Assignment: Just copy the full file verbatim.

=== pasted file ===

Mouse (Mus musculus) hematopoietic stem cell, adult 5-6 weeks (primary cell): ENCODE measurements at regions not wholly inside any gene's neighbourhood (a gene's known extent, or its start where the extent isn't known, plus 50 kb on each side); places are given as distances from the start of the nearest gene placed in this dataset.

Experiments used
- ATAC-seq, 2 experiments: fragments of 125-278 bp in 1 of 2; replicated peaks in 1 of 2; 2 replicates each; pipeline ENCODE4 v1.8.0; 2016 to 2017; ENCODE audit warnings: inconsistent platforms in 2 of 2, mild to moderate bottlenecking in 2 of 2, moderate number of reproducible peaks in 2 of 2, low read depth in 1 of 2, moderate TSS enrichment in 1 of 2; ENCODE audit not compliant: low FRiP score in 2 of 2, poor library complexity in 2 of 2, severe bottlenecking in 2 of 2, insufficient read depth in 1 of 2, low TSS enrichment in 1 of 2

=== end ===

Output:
Mouse (Mus musculus) hematopoietic stem cell, adult 5-6 weeks (primary cell): ENCODE measurements at regions not wholly inside any gene's neighbourhood (a gene's known extent, or its start where the extent isn't known, plus 50 kb on each side); places are given as distances from the start of the nearest gene placed in this dataset.

Experiments used
- ATAC-seq, 2 experiments: fragments of 125-278 bp in 1 of 2; replicated peaks in 1 of 2; 2 replicates each; pipeline ENCODE4 v1.8.0; 2016 to 2017; ENCODE audit warnings: inconsistent platforms in 2 of 2, mild to moderate bottlenecking in 2 of 2, moderate number of reproducible peaks in 2 of 2, low read depth in 1 of 2, moderate TSS enrichment in 1 of 2; ENCODE audit not compliant: low FRiP score in 2 of 2, poor library complexity in 2 of 2, severe bottlenecking in 2 of 2, insufficient read depth in 1 of 2, low TSS enrichment in 1 of 2